Through the pandemic the government ave really has let a generation down and young people are going to want support, jobs and proper training – not a kebab
Boris Johnson is asked if he will ditch the triple lock for pensions
The government has announced its latest wheeze to get young people to take the jab. Of course, anything that helps fight this disease is to be welcomed. And offering incentives is certainly a useful tool.
But is this really the right way to go about it?
A government that last time we looked was cracking down on junk food adverts and trying to encourage people to use public transport is offering pizza and taxis to youngsters.
It’s not the best of looks. But it kind of fits into the way this government treats young people.
Through the pandemic, it really has let a generation down. Schools have opened and closed almost at random. Advice around exams changes by the hour.
Youngsters at university have had their experience ruined with very little support.
And firms have laid off young people all over the place.
When we emerge from this pandemic, young people are going to want support. Jobs. Proper training. Sending them out into the world with a book of coupons is not going to cut it.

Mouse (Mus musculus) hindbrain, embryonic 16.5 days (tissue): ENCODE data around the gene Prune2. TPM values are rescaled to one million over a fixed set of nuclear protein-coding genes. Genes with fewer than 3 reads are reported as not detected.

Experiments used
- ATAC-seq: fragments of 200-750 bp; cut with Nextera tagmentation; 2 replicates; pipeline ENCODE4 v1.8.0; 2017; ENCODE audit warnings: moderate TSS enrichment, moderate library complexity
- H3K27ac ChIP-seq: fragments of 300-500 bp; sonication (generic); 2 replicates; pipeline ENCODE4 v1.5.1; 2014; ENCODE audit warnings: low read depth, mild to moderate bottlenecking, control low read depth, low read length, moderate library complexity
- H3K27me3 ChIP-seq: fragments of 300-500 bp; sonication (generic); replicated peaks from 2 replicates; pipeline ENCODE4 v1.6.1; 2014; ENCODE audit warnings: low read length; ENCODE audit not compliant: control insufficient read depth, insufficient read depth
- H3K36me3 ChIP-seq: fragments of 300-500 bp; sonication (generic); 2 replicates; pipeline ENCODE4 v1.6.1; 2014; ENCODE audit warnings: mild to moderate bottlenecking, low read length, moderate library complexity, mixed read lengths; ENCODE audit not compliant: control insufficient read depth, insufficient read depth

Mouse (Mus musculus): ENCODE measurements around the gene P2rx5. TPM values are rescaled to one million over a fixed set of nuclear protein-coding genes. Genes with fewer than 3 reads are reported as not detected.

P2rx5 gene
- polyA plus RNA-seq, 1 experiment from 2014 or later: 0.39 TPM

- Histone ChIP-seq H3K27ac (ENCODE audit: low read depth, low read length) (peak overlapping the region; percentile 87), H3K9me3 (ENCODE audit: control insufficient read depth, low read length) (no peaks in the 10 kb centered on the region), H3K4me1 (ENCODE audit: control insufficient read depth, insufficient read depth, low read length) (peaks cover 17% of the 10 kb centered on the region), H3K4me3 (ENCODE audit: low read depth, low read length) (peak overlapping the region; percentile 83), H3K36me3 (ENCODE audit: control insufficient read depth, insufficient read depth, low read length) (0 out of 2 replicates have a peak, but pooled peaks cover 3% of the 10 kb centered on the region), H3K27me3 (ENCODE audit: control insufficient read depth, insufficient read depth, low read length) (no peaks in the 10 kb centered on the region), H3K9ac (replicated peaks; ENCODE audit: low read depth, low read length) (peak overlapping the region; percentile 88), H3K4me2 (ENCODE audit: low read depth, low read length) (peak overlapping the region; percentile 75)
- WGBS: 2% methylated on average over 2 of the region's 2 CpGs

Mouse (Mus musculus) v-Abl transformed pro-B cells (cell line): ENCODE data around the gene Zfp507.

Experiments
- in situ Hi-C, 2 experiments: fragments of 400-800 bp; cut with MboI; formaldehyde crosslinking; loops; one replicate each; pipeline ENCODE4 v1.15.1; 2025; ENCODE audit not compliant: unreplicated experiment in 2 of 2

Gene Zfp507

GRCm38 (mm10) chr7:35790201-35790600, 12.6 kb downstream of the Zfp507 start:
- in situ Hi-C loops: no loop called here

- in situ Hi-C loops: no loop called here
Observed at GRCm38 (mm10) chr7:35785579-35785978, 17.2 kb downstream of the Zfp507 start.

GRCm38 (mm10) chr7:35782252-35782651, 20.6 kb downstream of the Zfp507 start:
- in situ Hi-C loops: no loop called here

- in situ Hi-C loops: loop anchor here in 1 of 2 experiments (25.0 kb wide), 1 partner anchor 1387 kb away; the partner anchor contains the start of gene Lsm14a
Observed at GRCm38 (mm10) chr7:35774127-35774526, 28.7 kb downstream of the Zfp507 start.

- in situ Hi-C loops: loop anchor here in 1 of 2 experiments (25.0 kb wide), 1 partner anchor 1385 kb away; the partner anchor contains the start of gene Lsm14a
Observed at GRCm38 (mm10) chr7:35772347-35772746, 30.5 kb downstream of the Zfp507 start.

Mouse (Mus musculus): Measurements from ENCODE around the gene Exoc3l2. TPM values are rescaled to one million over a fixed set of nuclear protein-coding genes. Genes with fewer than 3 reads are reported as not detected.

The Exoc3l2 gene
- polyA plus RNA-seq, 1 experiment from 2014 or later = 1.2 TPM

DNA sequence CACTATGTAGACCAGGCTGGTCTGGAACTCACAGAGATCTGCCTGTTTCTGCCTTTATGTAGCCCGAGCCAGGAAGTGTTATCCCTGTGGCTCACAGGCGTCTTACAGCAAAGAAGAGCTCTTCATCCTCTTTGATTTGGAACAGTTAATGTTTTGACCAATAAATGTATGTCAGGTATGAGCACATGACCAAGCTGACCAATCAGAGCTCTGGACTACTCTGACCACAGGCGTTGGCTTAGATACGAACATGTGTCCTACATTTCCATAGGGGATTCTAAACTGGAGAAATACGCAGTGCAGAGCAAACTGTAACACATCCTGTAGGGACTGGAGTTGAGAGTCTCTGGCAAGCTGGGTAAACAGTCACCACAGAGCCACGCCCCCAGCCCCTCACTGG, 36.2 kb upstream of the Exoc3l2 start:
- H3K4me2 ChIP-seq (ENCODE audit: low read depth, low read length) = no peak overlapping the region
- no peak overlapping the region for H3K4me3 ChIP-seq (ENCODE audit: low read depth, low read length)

It’s not just young people who can see through these gimmicks.
NHS workers – who put their lives on the line for us – got claps, praise and a share in a medal.
But when it came to what they really needed – what they really deserved – the government vanished.
Same for the police and the other emergency services. And the delivery drivers, the transport workers, the supermarket staff and everyone else who kept this country moving.
This latest gimmick is exactly that. A gimmick.
What our young people need – what the country needs – is a government that will end the sideshow and concentrate on the main event.
That means a concrete, well-funded, serious plan for how we get the country moving again and how we make it up to those who have suffered so much.
Act fast & fairly
Some horrific things about migrants crossing the Channel were said this week – not worthy of repeating here.
Suffice it to say, it was the usual stuff, inhuman and cruel.
Today, in a dispatch from a camp outside Calais, we bring you the story of Samrand, a 28-year-old man who worked in a post office in Sardasht, Iran.
He lost his job for being a Christian, and faces death if he returns to his country.
The French want to deport him, so he is desperate to get to England where he feels he will get a fair hearing – but there is no official way for him to do so.
However tempting it is to fall into the traps the right-wing sets, it’s important to remember that the people trying to get here have lost everything.
And if we want to stop these crossings – which are deadly and expensive – we have to make it easier for people to get here through official channels, and give them a swift and fair hearing when they do.